The third point being addressed by the Hearing Officer was that when considering the goodwill requirement for passing off of an online retailer, a website with the domain ‘’ does not automatically provide a sufficient nexus to business operations in Singapore. The case lays down a stricter test which requires consideration of whether “the website ultimately reaches the Singapore consumer”. This stricter test is necessary, as businesses operating online are not fettered by geographical limitations. Therefore, it should prevent frivolous passing-off claims from being brought by companies with little local presence

The Hearing Officer in reaching her decision also reiterated and applied established principles and tests including:


  1. To establish if a mark should be refused under Section 8(2)(b)


(a)     The 3 – step test (known as the “step-by –step” approach) is applied. The 3 requirements are

  • Similarity of marks (visually, aurally and conceptually)
  • Similarity of goods or services
  • Likelihood of confusion arising from the similarities.
  1. The court must ultimately conclude whether the marks when observed in their totality are similar rather than dissimilar.

3.            When considering similarity, the court considers the average consumer who would exercise some care and a measure of good sense in making his or her purchases and is not an unthinking person in a hurry.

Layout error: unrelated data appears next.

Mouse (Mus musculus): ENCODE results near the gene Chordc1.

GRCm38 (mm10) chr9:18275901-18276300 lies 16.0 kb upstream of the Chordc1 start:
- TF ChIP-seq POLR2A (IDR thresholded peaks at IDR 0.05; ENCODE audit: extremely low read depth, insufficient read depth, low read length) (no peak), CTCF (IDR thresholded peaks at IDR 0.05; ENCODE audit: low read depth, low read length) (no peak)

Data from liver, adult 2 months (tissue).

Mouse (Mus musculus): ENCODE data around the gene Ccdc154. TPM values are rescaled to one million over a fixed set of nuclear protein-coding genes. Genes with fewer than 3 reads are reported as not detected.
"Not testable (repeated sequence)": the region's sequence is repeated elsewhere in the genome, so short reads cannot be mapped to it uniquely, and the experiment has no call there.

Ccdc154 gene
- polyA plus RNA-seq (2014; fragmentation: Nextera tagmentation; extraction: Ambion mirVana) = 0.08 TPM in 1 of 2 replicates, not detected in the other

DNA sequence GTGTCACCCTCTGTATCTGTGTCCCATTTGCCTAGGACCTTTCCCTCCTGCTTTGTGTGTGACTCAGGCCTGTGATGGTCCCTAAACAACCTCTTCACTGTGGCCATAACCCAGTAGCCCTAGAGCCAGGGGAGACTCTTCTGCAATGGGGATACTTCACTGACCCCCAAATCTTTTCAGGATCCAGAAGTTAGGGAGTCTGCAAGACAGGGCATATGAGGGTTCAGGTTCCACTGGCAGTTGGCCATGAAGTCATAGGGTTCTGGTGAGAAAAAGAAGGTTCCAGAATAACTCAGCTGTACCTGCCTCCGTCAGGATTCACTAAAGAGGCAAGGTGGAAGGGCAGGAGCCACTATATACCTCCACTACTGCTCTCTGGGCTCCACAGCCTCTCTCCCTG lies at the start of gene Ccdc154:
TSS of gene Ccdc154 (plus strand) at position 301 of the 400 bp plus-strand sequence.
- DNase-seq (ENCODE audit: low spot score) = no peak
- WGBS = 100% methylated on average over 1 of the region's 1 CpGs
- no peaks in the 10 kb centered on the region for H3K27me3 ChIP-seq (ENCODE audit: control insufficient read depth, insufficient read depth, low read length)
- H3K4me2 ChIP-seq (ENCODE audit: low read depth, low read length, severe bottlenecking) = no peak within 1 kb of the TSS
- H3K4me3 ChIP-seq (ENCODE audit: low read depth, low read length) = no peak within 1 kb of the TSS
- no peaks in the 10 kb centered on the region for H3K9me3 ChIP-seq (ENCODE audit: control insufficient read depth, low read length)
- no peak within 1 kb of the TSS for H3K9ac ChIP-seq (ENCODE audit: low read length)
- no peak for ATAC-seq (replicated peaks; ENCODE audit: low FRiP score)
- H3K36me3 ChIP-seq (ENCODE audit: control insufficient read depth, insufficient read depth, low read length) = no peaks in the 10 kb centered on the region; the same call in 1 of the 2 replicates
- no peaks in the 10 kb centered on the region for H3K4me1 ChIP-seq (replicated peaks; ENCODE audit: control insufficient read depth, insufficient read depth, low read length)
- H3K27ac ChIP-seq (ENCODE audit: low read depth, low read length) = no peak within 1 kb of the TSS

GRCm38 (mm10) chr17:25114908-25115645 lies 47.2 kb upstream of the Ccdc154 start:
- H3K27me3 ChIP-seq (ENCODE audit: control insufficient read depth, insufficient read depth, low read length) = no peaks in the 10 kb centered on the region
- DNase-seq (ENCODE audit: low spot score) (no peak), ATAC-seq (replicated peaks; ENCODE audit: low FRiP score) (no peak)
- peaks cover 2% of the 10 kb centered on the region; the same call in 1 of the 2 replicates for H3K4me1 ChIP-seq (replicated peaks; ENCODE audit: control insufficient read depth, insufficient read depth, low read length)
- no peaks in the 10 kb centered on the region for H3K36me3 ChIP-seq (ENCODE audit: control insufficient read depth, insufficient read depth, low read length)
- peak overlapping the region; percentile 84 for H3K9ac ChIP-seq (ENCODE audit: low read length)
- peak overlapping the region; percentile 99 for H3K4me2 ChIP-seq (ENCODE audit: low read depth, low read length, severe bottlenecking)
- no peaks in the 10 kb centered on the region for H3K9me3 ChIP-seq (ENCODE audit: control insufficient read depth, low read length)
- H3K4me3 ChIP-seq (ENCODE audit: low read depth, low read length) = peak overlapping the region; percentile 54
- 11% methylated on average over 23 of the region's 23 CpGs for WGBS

1.           To establish passing off, goodwill, misrepresentation and damages suffered or likely to be suffered must be proven. Adducing sufficient evidence  (figures of sales in Singapore and marketing and advertising efforts in Singapore) is required at the very least.  In particular, to prove misrepresentation the opponents should adduce evidence directed at the following factors:

(i)                 the nature and extent of the goodwill and reputation relied on

(ii)               The closeness or otherwise of the respective fields of activity in which the opponent and the applicant carry on business

(iii)             The similarity of the marks

(iv)              The manner in which the applicant has used the mark (if any)

(v)                The manner in which the particular trade is carried out

(vi)              The class of persons who is alleged is likely to be deceived and all other surrounding circumstances.

It should however be noted the Hearing Officer’s statement that a lack of or insufficient evidence of marketing and sales effort is not fatal to a passing off claim.


For further information please contact:

Renee Xavier
Alpha & Omega Law Corporation
Tel: +65 6472 5502